University leaders can add but they don’t like subtracting

Posted on November 14, 2018 in Education Delivery System – Opinion
Nov 14, 2018.   Michael Carroll, Waterloo Region Record

The provincial government’s decision to suspend funding for three new satellite campuses has drawn mixed reviews. The sponsoring universities have been politely negative, and have vowed to keep trying. Others, like Record columnist Luisa D’Amato have been supportive, mainly because they argue there already are too many universities in southwestern Ontario. There is a middle position, however. The decision was a good one, but not because more university capacity in the Greater Toronto Area isn’t a good idea. On the contrary, it is.

More GTA campuses would almost certainly make it easier for students, especially second-generation students, in fast-growing metropolitan areas to attend university. The problem, as always, is that academics and academic administrators can add but they can’t subtract.

A recent report by Alex Usher of Higher Education Associates makes the point that the enormous amount of money that the province has poured into universities over the past several decades was largely a response to an increase in the undergraduate population, but universities did not use that money to benefit primarily undergraduates. Rather, universities poured that money disproportionately into research.

There’s no mystery about why. It has long been central to academic culture (in Canada generally and in the United States) that research is associated with more professional prestige than undergraduate teaching. Research, of course, is valuable, but if an overweening emphasis on research drives an expansion of costly graduate programs (with their associated infrastructure and research professorships with stratospheric salaries) and produces a culture where a great many full-time faculty do as much as they can to run away from undergraduate teaching, the net result is a system that is both costly and dysfunctional.

University leaders, of course, routinely say that “research is central to teaching.” And yet the fact is that over half of all undergraduate students are now being taught by sessionals. Some sessionals do maintain an active research program, but a large number find that impossible as they scramble to put together some semblance of a livable income in a market where only precarious jobs are available. And yet, despite knowing full well that a great many sessionals don’t have the time to do research, and despite an increasing reliance on sessional labour, university leaders continue to say that research and teaching are intertwined — without showing any signs they are even minimally aware of the blatant inconsistency involved.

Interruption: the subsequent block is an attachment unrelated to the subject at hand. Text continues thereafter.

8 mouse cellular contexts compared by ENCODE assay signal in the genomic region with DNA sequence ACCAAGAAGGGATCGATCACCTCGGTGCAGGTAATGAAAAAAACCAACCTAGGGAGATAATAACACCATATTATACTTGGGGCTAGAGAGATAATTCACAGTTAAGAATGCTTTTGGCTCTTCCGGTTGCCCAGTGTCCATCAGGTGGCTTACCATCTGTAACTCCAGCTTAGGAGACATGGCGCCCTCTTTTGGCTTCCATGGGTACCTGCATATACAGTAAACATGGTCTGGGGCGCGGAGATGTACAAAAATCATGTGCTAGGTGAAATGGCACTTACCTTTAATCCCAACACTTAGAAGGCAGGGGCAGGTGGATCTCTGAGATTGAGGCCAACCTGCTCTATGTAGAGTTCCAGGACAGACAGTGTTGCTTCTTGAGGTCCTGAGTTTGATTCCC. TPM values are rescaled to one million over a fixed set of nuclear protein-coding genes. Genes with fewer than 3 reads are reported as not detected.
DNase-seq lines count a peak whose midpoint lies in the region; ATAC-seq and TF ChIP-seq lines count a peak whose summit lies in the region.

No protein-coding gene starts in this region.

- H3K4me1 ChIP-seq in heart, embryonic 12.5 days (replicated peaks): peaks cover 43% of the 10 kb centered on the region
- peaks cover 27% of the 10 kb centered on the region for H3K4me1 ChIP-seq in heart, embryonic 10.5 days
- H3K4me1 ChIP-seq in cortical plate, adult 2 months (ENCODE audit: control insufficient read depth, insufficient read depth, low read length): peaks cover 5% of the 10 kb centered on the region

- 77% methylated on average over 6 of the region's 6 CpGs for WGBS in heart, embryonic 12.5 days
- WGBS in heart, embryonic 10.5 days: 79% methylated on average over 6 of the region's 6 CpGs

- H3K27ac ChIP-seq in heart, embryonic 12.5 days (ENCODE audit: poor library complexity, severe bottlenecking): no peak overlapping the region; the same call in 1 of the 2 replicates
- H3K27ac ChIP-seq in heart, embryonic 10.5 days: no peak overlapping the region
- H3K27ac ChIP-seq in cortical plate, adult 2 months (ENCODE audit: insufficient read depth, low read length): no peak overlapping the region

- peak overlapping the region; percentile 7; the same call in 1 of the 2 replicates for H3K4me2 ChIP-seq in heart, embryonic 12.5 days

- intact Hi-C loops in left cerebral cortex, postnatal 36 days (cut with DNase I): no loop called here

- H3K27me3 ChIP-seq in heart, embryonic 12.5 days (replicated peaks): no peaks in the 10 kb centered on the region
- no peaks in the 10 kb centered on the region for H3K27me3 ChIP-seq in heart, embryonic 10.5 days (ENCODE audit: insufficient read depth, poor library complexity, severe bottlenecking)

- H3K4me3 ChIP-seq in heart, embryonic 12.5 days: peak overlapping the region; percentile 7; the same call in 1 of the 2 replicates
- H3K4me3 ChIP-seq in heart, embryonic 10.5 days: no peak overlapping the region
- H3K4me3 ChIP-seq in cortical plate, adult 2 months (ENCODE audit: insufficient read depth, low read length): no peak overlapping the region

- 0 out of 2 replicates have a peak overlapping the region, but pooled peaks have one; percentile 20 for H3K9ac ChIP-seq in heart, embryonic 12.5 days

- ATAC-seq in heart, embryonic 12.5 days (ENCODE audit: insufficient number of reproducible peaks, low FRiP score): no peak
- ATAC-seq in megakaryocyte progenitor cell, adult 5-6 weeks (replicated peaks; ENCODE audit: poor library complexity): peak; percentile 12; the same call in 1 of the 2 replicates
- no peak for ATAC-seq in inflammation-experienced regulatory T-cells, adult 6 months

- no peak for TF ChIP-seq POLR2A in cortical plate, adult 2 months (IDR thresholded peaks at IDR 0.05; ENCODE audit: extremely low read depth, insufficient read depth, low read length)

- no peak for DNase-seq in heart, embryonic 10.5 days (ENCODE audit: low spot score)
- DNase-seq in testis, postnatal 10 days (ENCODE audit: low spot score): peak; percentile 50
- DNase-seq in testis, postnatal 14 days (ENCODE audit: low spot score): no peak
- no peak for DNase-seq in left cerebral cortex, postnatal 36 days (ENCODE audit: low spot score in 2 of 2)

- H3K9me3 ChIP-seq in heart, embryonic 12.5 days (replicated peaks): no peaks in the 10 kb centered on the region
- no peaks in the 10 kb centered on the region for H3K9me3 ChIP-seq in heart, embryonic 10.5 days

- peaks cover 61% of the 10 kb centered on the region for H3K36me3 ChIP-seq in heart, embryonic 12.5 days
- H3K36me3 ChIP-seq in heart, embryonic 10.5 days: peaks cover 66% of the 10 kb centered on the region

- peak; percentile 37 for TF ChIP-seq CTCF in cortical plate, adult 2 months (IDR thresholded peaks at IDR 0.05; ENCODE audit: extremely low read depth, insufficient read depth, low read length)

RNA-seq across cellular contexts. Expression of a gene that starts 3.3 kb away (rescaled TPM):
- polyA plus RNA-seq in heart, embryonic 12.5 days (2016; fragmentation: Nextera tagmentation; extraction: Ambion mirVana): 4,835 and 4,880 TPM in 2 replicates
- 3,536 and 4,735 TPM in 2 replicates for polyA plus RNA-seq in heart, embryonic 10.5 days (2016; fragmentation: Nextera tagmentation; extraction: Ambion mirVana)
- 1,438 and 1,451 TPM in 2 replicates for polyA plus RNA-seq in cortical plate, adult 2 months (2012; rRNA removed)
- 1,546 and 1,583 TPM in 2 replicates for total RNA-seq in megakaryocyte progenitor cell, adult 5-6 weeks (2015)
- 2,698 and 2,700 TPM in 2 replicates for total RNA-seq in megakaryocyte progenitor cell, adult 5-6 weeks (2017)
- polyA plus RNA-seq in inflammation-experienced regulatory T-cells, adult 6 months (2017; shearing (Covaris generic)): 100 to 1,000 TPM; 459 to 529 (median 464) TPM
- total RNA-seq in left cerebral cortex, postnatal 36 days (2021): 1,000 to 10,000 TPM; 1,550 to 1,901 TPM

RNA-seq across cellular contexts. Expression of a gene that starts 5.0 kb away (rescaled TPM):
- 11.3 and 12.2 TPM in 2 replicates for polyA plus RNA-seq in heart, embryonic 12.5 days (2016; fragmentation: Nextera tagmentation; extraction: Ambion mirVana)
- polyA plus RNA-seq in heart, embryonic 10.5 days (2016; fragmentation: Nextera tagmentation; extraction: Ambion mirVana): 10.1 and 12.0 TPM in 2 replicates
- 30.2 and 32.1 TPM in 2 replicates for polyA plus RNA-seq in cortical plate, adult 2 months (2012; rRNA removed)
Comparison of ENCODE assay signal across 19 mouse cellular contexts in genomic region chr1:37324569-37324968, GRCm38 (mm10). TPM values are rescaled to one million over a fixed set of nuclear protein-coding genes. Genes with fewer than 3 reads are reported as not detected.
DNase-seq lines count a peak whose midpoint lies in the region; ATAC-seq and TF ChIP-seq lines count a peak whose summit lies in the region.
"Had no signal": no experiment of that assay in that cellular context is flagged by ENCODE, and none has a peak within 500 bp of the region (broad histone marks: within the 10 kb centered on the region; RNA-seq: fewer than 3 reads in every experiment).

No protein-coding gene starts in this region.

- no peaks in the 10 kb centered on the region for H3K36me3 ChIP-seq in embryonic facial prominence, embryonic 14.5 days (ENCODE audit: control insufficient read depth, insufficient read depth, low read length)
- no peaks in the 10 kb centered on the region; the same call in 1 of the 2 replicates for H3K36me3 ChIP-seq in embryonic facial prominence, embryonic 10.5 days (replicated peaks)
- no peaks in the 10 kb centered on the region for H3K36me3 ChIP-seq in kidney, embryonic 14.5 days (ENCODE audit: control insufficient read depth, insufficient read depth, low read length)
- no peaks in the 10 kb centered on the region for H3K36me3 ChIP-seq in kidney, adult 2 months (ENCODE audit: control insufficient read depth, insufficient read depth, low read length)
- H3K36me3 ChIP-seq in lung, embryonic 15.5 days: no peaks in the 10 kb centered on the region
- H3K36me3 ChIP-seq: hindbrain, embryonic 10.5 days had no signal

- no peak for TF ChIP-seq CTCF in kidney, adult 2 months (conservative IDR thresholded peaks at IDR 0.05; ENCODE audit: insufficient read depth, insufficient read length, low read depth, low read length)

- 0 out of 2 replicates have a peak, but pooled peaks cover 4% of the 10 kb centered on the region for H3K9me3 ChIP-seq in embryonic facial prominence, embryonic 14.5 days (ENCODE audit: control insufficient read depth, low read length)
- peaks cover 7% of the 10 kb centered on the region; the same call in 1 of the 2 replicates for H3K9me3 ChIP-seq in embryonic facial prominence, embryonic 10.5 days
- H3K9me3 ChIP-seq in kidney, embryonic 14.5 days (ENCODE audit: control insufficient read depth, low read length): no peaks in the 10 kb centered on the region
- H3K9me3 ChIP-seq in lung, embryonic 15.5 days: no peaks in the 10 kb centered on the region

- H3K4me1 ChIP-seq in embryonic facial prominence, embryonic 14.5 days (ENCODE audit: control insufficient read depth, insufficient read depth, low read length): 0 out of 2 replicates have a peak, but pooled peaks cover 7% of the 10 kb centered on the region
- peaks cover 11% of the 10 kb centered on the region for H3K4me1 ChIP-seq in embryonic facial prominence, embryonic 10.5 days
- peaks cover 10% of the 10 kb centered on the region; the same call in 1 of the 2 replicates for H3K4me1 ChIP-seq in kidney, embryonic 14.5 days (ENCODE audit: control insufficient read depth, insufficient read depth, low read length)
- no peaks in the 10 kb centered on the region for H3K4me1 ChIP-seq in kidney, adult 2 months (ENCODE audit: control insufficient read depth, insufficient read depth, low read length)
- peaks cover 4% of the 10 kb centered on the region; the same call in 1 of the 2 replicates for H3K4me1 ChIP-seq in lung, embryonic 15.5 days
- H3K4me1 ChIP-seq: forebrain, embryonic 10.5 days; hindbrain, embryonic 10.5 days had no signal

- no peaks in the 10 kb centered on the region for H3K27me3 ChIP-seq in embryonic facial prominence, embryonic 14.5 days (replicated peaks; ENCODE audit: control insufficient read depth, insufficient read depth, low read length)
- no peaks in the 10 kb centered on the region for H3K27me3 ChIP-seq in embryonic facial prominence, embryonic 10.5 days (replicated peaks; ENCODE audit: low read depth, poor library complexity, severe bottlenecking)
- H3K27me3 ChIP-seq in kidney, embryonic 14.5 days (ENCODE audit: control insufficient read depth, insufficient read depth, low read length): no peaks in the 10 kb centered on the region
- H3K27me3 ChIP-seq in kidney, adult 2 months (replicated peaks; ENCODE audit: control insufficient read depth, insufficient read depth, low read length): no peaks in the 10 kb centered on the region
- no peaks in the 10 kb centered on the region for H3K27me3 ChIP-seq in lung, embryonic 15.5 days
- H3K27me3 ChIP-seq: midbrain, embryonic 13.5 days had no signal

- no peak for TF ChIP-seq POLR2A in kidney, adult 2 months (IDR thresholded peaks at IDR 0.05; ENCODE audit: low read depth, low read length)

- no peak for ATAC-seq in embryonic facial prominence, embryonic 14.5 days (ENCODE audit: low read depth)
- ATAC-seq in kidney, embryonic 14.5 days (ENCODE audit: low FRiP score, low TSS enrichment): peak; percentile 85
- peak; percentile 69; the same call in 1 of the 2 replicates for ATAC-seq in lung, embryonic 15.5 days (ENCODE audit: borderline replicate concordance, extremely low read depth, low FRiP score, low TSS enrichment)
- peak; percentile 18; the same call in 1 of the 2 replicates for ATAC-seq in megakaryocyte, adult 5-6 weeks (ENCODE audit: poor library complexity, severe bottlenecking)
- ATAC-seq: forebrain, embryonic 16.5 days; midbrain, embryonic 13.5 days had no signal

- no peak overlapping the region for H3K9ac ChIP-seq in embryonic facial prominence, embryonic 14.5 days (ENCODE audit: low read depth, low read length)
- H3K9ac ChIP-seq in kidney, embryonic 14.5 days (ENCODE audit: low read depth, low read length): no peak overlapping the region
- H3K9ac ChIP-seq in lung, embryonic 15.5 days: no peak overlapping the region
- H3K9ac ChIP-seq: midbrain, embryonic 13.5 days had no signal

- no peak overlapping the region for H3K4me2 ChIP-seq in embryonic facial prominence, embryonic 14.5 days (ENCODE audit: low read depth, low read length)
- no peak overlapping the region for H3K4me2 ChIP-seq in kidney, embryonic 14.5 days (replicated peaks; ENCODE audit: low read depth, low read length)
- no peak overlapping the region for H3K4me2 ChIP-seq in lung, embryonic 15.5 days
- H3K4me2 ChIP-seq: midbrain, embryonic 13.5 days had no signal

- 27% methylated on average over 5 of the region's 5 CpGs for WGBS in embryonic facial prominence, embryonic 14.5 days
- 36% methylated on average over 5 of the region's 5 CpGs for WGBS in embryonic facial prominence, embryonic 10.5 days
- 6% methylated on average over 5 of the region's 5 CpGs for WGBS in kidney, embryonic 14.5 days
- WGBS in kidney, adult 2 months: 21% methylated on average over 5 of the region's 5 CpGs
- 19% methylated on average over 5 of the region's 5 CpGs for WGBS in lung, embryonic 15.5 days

Perhaps the best example of how silly things have become involves my own university. Fifteen years ago, Laurier was a first-rate undergraduate university. Then the university leadership began a drive to turn Laurier into a comprehensive university, which by definition is a university with a broad range of graduate programs that award MAs and PhDs — and it’s been expensive.

But ask yourself: with the University of Waterloo already well-established in Waterloo (and literally just down the street from Laurier), did or does Ontario really need two comprehensive universities in one city? Of course not. Nor has the process ended. Although Laurier’s Milton proposal was supposedly a proposal to build a new university campus oriented around STEAM (science, technology, engineering, arts, math) programming, it was really, in my view, a dog’s breakfast of a proposal meant mainly to allow Laurier to expand into engineering.

So by all means, let’s continue to work toward more university capacity in the GTA — but only after we’ve taken a hard look at the money that might be saved by returning some universities (like Laurier) to a serious focus on undergraduate education.

Michael Carroll is a professor of sociology at Wilfrid Laurier University and formerly the dean of arts.

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